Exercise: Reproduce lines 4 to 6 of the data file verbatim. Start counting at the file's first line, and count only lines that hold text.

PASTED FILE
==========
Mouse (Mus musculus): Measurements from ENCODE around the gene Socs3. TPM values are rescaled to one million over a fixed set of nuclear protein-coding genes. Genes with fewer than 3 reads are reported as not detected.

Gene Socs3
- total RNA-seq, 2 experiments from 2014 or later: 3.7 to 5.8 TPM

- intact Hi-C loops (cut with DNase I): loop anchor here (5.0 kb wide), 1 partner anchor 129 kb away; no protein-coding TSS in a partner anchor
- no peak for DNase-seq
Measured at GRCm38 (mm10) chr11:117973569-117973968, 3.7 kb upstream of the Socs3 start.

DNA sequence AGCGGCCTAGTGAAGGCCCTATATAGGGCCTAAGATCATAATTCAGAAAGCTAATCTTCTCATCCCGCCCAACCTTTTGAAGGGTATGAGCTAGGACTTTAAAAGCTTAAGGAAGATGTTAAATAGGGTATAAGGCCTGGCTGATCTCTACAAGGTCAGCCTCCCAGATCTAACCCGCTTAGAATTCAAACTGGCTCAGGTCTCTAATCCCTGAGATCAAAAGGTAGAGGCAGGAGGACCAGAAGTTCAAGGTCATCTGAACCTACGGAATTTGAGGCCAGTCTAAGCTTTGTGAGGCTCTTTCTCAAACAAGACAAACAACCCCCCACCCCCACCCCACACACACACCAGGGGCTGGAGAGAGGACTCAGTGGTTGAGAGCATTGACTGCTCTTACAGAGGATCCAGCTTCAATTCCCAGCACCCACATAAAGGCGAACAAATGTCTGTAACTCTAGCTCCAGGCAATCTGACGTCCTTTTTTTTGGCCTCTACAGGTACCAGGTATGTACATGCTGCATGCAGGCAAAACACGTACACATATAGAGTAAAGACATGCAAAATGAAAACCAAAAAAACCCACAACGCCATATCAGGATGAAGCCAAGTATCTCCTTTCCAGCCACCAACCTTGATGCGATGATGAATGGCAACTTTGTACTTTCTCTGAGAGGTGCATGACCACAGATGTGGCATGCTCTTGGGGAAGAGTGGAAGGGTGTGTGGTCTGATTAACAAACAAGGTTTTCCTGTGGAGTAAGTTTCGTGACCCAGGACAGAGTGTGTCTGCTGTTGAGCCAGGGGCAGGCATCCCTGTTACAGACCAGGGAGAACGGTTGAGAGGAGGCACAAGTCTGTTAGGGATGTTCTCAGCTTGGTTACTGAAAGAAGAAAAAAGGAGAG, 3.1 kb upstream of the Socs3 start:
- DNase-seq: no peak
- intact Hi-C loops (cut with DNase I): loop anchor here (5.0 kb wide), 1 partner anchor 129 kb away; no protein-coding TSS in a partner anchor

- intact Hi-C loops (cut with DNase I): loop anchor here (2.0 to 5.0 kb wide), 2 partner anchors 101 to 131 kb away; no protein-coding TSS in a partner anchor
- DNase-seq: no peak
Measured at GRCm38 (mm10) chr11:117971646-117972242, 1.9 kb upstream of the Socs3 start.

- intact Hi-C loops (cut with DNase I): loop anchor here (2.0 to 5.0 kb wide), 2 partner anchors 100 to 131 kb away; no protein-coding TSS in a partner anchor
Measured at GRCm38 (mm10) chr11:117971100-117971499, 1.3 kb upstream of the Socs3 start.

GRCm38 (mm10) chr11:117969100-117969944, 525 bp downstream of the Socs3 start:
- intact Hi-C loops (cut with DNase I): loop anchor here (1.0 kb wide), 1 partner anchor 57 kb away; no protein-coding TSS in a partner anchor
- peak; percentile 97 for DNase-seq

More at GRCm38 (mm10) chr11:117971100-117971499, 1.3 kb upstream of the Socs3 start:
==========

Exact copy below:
- intact Hi-C loops (cut with DNase I): loop anchor here (5.0 kb wide), 1 partner anchor 129 kb away; no protein-coding TSS in a partner anchor
- no peak for DNase-seq
Measured at GRCm38 (mm10) chr11:117973569-117973968, 3.7 kb upstream of the Socs3 start.